"It was tough after that [Regina] playoff game because Jayce had a great game and we were all excited for him," Quenneville said. "Then what happened scared all of us; it was devastating. We were so high for the game and then we were at an ultimate low, but we're happy everything turned out fine."
Quenneville had 25 goals and 58 points in 61 games this season, his second season in the WHL.
In addition to the Chicago coach, Quenneville is the nephew (through marriage) of Boston Bruins defenceman Johnny Boychuk.
"I would compare Quenneville to a David Perron (Edmonton Oilers) or Jason Pominville (Minnesota Wild); an offensive-minded player with the speed, skills and finishing touch," Marr said. "As he continues to physically mature and gain more experience, he can be that consistent specialty player that helps on the power play."
Scouts like the fact Quenneville has good hands, a hard shot and tremendous motor.
"Quenneville can play center or wing, but I think he's a much more effective player on the wing," MacDonald said. "Injuries slowed him down through the season but he came back strong in the end and had a tremendous finish and exceptional playoff.
"He turned into a leader for his team and is more a natural talent than Hawryluk, who is more of a take-charge player."
Quenneville had nine goals, 21 points and a plus-13 rating in the final 22 regular-season games, then had five goals, 13 points and a plus-4 rating in nine playoff games.
"I made sure I was in good shape heading into the season and was physically ready to go and in a good state of mind," Quenneville said. "I just played hockey and had fun. My team was very good and we improved during the course of the season."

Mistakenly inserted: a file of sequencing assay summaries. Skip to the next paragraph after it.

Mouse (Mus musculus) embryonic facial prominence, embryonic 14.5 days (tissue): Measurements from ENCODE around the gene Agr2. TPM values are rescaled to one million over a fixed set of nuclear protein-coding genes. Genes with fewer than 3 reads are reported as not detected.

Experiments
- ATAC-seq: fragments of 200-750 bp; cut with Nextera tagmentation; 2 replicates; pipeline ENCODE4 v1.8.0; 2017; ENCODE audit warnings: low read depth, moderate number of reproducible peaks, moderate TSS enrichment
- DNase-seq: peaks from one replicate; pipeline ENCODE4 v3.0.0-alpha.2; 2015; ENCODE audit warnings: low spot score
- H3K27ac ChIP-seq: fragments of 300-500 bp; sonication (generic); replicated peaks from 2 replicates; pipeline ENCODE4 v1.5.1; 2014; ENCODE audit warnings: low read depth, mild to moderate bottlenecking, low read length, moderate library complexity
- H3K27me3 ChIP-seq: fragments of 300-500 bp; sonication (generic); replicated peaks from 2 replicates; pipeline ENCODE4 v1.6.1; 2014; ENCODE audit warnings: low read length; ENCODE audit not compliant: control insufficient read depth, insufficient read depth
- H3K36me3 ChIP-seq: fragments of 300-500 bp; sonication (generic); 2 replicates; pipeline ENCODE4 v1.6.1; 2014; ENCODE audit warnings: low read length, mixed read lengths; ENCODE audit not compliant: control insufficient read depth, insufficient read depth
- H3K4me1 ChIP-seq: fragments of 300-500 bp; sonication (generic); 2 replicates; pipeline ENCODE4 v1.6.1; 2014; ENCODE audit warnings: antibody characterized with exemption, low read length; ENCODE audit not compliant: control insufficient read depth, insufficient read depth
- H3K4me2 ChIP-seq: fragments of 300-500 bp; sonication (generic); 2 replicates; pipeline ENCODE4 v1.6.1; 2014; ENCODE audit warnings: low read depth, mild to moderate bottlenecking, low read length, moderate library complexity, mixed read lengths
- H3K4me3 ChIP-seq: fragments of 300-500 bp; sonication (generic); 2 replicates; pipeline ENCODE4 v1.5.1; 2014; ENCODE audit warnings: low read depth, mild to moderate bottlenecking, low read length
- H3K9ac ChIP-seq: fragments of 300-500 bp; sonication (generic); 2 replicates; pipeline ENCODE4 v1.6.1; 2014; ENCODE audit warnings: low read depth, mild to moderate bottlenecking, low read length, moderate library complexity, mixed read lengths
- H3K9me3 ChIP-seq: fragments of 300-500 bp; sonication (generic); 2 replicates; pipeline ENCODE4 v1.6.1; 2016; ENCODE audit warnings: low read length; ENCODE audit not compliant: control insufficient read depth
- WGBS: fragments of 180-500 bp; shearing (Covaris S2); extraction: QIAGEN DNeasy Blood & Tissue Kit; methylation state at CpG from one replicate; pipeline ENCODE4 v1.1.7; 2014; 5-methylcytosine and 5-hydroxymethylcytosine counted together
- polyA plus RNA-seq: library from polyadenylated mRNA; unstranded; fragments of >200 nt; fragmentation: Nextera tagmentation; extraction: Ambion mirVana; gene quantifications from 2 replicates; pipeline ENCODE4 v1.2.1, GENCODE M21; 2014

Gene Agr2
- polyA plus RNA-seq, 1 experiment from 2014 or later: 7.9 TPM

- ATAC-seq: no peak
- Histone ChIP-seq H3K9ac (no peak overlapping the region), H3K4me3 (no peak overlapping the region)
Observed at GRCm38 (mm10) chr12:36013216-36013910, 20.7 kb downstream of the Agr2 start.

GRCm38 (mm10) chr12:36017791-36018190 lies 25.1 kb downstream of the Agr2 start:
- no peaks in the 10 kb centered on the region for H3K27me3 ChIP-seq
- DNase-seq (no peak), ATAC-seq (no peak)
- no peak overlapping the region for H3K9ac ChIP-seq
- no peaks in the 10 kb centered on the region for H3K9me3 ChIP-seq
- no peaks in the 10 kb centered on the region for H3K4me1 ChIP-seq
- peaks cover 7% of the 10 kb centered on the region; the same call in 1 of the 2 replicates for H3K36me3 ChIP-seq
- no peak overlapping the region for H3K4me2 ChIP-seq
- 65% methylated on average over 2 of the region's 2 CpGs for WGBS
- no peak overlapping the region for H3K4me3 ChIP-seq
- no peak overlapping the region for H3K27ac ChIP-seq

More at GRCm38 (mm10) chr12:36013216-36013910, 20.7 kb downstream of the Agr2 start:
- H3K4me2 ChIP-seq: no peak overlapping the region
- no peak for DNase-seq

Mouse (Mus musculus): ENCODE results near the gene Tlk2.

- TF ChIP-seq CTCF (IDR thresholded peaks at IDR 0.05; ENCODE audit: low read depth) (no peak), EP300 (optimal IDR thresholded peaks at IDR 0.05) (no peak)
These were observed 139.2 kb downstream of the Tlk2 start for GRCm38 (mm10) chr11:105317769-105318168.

The top line of Quenneville centering right wing Hawryluk and top 2015 draft-eligible left wing Jesse Gabrielle accounted for 13 goals and 31 points in the WHL playoffs. The trio likely will remain intact to start the 2014-15 season.
"When Johnny came in as a rookie [in 2012-13], he didn't play as much as he would have expected. But this season he was one of the most important guys on our team," Hawryluk said. "He came to the ice, was a leader and worked hard. He came to camp probably in the best shape of any player on our team and that showed right from the start that he was in it to win it."
After finishing with the worst record in the Eastern Conference and missing the 2013 WHL playoffs, the Wheat Kings not only earned the seventh seed in the East this season but upset the second-seeded Pats in the opening round in four games.
"The win in the first round of the playoffs against Regina was my most memorable hockey moment so far," Quenneville said. "That meant a lot to our team since we didn't make the playoffs last year. We're going to be a really good team moving forward, and I think winning that first series as a member of the organization meant a lot for us, especially for me."
Author: Mike G. Morreale | NHL.com Staff Writer